We encounter radiation and radioactivity every day. Most of this is from natural sources and is harmless.
We encounter radiation and radioactivity every day. Most of this is from natural sources and is harmless. Naturally occurring Radon gas is an exception because it can reach harmful concentrations when it collects in buildings and confined spaces.
People tend to be more worried about radioactivity produced artificially by man. Sources of man-made radioactivity are strictly controlled by law.
The council and other agencies monitor environmental levels to provide a watching brief. The information on this page is an outline of the subject.
- Introducing radiation and radioactivity
- Nuclear power and nuclear fuels
- Legal controls
- Radon gas
- Environmental monitoring
- Radiation from mobile phone base stations
‘Radiation’ refers to invisible emissions such as light and heat from the sun. Natural radiation such as this is essential for life. Mankind generates other types of useful radiation every day:
- microwaves for cooking
- radio waves for communication
- radar for navigation
- X-rays for medical examinations.
Materials that give off radiation are called ‘Radioactive’. Almost all natural materials – air, water, grass, rocks – are radioactive to some extent. However Man produces other types of radioactive materials artificially. These range from luminous watch dials to nuclear power by-products. A helpful introduction titled 'Living with radiation' is available from the government agency the Public Health England.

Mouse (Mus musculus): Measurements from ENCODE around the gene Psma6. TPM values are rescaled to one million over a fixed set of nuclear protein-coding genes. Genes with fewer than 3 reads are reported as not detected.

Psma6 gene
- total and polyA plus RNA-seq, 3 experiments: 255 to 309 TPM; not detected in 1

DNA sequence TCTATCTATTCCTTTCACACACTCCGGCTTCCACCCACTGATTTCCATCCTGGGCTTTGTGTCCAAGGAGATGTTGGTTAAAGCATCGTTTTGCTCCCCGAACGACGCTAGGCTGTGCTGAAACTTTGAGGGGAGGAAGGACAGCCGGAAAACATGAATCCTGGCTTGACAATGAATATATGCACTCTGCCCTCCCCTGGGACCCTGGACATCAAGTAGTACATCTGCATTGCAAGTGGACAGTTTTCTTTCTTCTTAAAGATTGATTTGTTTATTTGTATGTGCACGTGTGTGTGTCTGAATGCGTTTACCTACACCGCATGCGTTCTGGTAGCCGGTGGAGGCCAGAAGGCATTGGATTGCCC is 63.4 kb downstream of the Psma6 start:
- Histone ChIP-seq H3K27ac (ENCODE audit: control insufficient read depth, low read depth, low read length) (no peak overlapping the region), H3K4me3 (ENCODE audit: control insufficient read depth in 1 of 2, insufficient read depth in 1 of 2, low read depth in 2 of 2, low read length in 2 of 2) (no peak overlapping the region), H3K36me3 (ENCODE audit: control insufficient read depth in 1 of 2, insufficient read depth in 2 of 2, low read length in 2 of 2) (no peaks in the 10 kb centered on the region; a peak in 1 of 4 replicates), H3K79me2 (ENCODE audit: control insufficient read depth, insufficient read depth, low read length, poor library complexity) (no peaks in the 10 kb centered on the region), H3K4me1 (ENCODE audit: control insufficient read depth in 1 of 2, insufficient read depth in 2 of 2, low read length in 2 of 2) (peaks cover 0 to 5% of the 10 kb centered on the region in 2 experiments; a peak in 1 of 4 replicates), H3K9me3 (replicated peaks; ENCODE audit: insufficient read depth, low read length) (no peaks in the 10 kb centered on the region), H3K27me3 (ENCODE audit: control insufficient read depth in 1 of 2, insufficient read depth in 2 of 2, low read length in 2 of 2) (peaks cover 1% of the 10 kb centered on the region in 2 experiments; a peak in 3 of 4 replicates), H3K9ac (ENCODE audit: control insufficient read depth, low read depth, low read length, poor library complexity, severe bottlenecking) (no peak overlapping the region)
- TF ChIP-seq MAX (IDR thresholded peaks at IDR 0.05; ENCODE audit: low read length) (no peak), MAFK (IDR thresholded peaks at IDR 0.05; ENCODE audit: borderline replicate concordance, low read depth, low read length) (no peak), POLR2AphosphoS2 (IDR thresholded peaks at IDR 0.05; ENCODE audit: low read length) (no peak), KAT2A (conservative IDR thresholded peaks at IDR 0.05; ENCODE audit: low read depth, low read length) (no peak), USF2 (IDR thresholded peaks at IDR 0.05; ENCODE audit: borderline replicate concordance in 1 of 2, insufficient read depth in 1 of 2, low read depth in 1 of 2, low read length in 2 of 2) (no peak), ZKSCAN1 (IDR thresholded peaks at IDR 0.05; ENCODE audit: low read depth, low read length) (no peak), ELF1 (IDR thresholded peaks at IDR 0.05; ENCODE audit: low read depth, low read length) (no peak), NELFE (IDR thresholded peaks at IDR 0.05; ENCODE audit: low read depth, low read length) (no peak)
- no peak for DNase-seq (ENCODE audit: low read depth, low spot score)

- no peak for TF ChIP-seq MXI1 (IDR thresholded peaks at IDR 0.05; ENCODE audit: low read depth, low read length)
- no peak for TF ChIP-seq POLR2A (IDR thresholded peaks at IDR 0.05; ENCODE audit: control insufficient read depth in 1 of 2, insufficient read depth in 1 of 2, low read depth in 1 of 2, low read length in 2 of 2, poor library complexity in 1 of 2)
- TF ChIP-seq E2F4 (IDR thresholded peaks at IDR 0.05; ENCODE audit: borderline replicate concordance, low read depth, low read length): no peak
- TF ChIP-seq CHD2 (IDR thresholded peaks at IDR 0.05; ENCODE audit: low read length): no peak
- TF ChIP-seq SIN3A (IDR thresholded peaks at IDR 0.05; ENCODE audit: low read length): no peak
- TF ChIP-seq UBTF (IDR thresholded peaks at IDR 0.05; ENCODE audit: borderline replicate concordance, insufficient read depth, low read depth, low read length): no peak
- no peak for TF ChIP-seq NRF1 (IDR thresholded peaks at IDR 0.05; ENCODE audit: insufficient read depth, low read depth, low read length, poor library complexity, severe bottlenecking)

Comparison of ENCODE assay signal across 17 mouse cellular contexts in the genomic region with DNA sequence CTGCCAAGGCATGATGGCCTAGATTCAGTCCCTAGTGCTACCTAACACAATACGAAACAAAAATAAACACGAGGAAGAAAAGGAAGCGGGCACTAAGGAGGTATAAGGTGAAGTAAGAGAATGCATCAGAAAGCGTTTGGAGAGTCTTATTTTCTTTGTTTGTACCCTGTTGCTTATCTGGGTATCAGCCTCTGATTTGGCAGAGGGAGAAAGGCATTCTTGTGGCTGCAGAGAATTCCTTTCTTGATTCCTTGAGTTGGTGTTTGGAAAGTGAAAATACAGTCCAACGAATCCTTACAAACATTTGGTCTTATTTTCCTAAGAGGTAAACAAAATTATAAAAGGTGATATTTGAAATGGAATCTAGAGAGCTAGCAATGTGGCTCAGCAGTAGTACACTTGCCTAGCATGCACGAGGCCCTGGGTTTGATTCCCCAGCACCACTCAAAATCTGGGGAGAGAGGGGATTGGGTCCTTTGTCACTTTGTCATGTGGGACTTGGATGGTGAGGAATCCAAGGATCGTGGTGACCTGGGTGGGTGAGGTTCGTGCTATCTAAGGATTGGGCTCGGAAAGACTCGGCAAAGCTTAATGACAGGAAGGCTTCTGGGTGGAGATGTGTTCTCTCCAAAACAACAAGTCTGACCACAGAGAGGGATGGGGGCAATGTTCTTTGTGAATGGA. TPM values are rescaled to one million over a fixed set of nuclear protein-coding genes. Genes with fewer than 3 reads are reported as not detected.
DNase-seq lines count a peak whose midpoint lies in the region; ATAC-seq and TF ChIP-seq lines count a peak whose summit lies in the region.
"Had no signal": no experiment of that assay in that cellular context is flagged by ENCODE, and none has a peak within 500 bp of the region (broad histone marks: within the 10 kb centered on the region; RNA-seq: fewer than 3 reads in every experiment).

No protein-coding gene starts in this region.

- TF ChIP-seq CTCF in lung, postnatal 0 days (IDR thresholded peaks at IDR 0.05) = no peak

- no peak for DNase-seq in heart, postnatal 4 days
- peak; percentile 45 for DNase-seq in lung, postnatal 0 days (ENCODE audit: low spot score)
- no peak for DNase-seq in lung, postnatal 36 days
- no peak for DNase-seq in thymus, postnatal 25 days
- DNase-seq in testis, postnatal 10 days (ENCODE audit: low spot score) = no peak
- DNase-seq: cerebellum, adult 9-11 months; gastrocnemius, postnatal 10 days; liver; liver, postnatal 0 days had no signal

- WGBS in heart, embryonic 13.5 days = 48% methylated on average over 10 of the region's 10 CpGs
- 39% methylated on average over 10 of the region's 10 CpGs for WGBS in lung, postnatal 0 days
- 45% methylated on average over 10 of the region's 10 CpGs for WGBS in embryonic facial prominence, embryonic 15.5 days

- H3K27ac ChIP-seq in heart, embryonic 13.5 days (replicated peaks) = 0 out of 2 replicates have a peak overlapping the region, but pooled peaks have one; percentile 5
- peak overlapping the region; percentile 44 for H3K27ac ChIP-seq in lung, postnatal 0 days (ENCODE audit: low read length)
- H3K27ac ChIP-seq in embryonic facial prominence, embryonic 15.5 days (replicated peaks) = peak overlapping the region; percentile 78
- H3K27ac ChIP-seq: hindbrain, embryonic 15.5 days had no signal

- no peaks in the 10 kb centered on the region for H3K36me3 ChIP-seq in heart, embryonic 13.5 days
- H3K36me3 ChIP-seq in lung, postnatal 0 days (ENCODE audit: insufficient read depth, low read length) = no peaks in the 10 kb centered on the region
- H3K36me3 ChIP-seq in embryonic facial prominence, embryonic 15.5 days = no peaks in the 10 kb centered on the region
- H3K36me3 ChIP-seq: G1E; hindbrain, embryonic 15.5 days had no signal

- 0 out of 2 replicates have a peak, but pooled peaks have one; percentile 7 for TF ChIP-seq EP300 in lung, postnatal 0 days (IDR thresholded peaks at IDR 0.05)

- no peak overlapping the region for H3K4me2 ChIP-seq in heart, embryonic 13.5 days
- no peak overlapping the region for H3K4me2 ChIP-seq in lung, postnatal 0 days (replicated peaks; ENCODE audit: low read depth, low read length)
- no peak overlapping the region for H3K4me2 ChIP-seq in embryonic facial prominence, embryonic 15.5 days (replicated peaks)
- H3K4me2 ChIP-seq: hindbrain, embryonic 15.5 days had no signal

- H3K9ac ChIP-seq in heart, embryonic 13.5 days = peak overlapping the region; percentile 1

There are two EDF nuclear power stations located at Heysham in the Council’s area. The council and the community are both represented at regular liaison committees.
To the south, west of Preston, the Springfields nuclear fuel manufacturing process falls in Fylde Borough Council’s area.
To the north, the Sellafield nuclear power station and Drigg reprocessing facility in Cumbria are located in Copeland District Council’s area.
Emergency Planning responsibilities for our local sources of nuclear power / fuel reprocessing are provided by Lancashire County Council.
Businesses and organisations wishing to use radioactive materials must be licensed. The Environment Agency (E.A) enforces these licensing requirements. A public register of places licensed to use and store radioactive materials is maintained by the Environmental Protection Team at Morecambe Town Hall.
Radon is a naturally occurring radioactive gas, associated with certain rocks, which enters buildings from the ground and gives radiation doses to the occupants.
The Environmental Protection Team monitors radioactivity levels in our environment in a number of ways:
- Sampling air, water, grass, heather, dust and sediments
- Sampling drinking water and foods – milk, eggs, fish, meat and honey
- Measuring radioactivity in the air and trash washed up on beaches
In Lancashire our environmental monitoring activities are coordinated by a partnership called ‘Radiation Monitoring in Lancashire’ or RADMIL. All our sampling and measurement findings are published in RADMIL’s annual report.
Nationally a network called RIMNET set up after the Chernobyl incident monitors radioactivity levels in the UK and alerts from other countries. RIMNET advises the Government and local councils on appropriate action following any 'radiation incident'.
Man-made radiation from mobile phone base stations, radio transmitters, and microwave transmitters is currently the source of debate and controversy. The Government takes advice from Public Health England and its expert medical group COMARE.
The siting and location of this equipment is subject to the Town and Country Planning Acts. The Government has issued policy advice that health effects from mobile phone base stations is not a suitable matter for debate at local level.
Last updated: 01 March 2016